In February, two members of GCCC, Susan Hovorka and Emily Moskal, attended a meeting of the Texas Chapter of the American Shore and Beach Preservation Association (ASBPA) to meet a diverse group of stakeholders whose work or interest centers around the Texas coastline.
As indicated by ASBPA’s website, the organization’s membership is comprised of a variety of professionals including engineers, scientists, planners, public officials, and other professionals who are interested in the protection, restoration, and management of the shores and beaches of U.S. bays, harbors, oceans, and the Great Lakes.
During the meeting, Hovorka and Moskal listened to Texas Land Commissioner George P. Bush talk about actions that the state representatives are taking to preserve Texas’ legacy along the coast.
Also at that meeting, Hovorka and Moskal met the hosts and producers of the American Shoreline Podcast Network. Since then, GCCC researchers have been featured in two podcasts. The first was released that same month, featuring Hovorka and her general overview of carbon sequestration. The second was published last week and featured Katherine Romanak who spoke about the measures GCCC and other research groups take to mitigate carbon sequestration risks.
Also this month on April 15 and 16, GCCC program manager Ramón Treviño attended the annual symposium and field trip of the ASBPA Texas Chapter, hosted at the Harte Research Institute of the Texas A&M University-Corpus Christi.
During the first day, Treviño participated in a field trip led by Dr. Mark Besonen, an associate research scientist at the Harte Research Institute. The trip was co-led by Randy Bissell, the geoscience advisor to Headington Energy Partners LLC in Corpus Christi. Besonen described the trip as offering “a longer-term, geological perspective that considers past shorelines and coastal configurations [and how] they can inform us about [the] present and future coastal change.”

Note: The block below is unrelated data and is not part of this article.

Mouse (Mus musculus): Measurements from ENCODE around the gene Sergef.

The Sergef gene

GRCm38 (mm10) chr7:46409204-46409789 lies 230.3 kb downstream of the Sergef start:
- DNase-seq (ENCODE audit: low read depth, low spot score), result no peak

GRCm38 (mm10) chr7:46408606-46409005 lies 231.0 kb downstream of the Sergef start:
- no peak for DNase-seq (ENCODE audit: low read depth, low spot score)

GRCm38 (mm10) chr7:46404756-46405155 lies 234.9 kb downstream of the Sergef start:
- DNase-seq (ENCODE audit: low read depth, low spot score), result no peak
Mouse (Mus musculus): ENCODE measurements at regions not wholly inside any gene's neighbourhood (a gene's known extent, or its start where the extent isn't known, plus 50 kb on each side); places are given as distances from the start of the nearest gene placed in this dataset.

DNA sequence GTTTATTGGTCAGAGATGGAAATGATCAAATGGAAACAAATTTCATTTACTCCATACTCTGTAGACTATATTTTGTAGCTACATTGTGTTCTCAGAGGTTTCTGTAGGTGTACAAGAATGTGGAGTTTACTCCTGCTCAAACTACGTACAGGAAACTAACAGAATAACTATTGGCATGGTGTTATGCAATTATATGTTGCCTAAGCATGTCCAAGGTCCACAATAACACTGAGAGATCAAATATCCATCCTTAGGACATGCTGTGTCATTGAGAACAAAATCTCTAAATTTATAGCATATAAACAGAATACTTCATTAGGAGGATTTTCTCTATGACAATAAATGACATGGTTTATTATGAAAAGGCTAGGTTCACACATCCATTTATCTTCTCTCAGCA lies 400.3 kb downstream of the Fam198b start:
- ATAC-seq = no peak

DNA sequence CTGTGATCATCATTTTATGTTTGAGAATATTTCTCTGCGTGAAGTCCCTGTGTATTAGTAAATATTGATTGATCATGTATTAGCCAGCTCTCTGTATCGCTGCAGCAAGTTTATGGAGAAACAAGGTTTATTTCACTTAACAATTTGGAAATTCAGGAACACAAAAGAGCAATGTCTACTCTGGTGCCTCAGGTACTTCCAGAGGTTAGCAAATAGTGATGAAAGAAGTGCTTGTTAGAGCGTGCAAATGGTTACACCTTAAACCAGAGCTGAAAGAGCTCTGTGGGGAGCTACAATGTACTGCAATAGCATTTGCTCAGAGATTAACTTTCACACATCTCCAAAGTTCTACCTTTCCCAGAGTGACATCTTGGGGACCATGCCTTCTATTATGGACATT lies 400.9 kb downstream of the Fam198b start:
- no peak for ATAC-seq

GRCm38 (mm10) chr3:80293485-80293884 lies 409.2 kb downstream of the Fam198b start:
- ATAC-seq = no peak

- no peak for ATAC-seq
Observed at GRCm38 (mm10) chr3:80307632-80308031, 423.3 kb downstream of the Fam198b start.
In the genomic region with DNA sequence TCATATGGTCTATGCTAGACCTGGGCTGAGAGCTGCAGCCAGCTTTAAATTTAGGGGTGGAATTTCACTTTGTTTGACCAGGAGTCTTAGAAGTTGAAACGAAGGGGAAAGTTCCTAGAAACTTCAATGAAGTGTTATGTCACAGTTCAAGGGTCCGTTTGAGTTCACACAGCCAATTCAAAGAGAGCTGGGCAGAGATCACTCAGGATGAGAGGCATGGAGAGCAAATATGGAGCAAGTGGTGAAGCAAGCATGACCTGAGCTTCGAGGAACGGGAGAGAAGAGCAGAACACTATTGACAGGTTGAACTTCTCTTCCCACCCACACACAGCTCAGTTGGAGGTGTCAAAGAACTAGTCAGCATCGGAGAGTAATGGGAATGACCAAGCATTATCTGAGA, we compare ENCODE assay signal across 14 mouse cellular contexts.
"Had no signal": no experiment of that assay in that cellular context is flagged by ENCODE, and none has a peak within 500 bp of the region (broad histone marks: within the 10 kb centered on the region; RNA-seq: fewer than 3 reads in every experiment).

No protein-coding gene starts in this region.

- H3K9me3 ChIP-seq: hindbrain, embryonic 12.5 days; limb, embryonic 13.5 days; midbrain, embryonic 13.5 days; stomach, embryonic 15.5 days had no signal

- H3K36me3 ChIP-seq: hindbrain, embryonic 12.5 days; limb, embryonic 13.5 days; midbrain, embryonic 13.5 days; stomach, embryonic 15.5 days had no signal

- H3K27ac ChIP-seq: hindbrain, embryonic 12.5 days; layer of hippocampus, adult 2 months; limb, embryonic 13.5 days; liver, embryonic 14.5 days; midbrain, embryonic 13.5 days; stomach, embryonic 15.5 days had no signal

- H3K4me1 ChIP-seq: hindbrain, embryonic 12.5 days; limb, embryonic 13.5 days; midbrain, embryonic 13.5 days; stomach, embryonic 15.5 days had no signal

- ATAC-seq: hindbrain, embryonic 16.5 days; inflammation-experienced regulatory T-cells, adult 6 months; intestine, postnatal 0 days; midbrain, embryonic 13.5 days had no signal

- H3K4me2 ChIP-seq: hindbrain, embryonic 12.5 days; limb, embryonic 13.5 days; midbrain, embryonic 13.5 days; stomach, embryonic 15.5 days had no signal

The field trip stops were at the following coastal features: 1) a recent (approximately four-year-old) bay-front slump on a bluff on the western shoreline of Corpus Christi Bay, 2) the modern Nueces River bayhead delta, 3) Oslo Bay, a Pleistocene-age lagoon that developed during the previous (Eemian stage) interglacial, and 4) the beach and dunes of the modern barrier island system at the southern end of Mustang Island.
During the second day, Treviño presented an introductory CCS symposium talk titled, “Carbon Capture and Sequestration (Storage) – CCS: A Climate Change Mitigation Strategy for the Near-Offshore Northwestern Gulf of Mexico.”
Global climate change, specifically sea-level rise, was either an explicit or implicit focus of many symposium talks. During his talk, Treviño emphasized the potential of CCS to reduce the amount of CO2 emitted into the atmosphere from CO2 point sources and thus mitigate sea level rise and its negative impact on the coast. After the presentation, several audience members, who were previously unfamiliar with the technology, expressed interest in CCS.
Because a large part of our work at the GCCC centers around engaging new perspectives and new stakeholders in the region, this symposium and its professional networking created an opportunity for the team to make connections that, either directly or indirectly, relate to our offshore regional partnership studies. We look forward to more interactions with the ASBPA community and how the community’s expertise can inform our work on the Texas near offshore.